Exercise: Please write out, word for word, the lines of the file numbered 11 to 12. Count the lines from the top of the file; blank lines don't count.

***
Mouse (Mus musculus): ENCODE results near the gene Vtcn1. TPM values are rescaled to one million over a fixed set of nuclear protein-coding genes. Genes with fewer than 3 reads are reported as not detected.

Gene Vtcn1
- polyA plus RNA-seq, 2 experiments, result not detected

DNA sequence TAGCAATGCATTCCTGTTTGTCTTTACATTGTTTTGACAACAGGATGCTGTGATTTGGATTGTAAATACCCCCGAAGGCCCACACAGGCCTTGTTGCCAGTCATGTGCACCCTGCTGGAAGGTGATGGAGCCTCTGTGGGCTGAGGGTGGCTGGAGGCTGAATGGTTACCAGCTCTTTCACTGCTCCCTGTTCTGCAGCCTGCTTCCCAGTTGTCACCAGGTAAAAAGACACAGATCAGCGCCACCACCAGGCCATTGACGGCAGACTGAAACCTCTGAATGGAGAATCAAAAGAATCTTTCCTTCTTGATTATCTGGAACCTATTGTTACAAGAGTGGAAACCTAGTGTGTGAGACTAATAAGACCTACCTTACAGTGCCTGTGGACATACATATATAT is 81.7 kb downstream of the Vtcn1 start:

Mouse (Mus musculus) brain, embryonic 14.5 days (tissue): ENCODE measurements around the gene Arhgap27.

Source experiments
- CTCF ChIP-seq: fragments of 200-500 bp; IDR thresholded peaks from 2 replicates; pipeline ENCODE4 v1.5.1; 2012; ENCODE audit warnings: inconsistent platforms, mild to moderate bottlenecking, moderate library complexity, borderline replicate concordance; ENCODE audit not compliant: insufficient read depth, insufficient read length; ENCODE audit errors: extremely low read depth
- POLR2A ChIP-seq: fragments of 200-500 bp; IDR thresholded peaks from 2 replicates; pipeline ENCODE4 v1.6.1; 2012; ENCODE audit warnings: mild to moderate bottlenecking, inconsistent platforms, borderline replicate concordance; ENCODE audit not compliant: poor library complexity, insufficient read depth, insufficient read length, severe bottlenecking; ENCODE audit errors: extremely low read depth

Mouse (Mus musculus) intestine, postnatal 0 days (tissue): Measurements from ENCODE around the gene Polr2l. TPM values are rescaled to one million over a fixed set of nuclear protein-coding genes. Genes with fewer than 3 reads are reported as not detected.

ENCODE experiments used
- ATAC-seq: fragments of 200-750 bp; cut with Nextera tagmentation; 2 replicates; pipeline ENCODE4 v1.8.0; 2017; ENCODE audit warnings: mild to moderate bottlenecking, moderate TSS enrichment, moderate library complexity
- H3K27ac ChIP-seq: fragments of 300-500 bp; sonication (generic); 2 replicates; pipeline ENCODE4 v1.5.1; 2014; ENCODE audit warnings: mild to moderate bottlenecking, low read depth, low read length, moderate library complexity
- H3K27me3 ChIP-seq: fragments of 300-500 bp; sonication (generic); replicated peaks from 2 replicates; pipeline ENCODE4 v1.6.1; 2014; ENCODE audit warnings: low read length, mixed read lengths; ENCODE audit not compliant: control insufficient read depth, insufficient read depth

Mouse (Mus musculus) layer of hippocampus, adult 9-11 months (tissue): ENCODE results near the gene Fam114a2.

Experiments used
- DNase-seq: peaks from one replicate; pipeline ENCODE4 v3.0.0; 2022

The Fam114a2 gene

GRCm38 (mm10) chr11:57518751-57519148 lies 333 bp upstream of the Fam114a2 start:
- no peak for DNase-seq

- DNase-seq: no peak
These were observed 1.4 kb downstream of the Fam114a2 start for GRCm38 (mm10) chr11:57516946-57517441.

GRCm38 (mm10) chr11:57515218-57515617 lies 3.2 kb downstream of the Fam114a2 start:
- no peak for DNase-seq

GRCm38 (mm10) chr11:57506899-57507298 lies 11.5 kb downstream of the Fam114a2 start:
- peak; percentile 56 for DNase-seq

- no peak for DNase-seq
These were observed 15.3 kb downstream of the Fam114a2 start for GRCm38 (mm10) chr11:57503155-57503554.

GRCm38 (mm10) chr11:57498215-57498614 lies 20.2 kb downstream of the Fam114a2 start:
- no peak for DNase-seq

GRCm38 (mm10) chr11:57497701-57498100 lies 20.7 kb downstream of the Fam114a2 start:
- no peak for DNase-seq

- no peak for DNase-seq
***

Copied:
- ATAC-seq: fragments of 200-750 bp; cut with Nextera tagmentation; 2 replicates; pipeline ENCODE4 v1.8.0; 2017; ENCODE audit warnings: mild to moderate bottlenecking, moderate TSS enrichment, moderate library complexity
- H3K27ac ChIP-seq: fragments of 300-500 bp; sonication (generic); 2 replicates; pipeline ENCODE4 v1.5.1; 2014; ENCODE audit warnings: mild to moderate bottlenecking, low read depth, low read length, moderate library complexity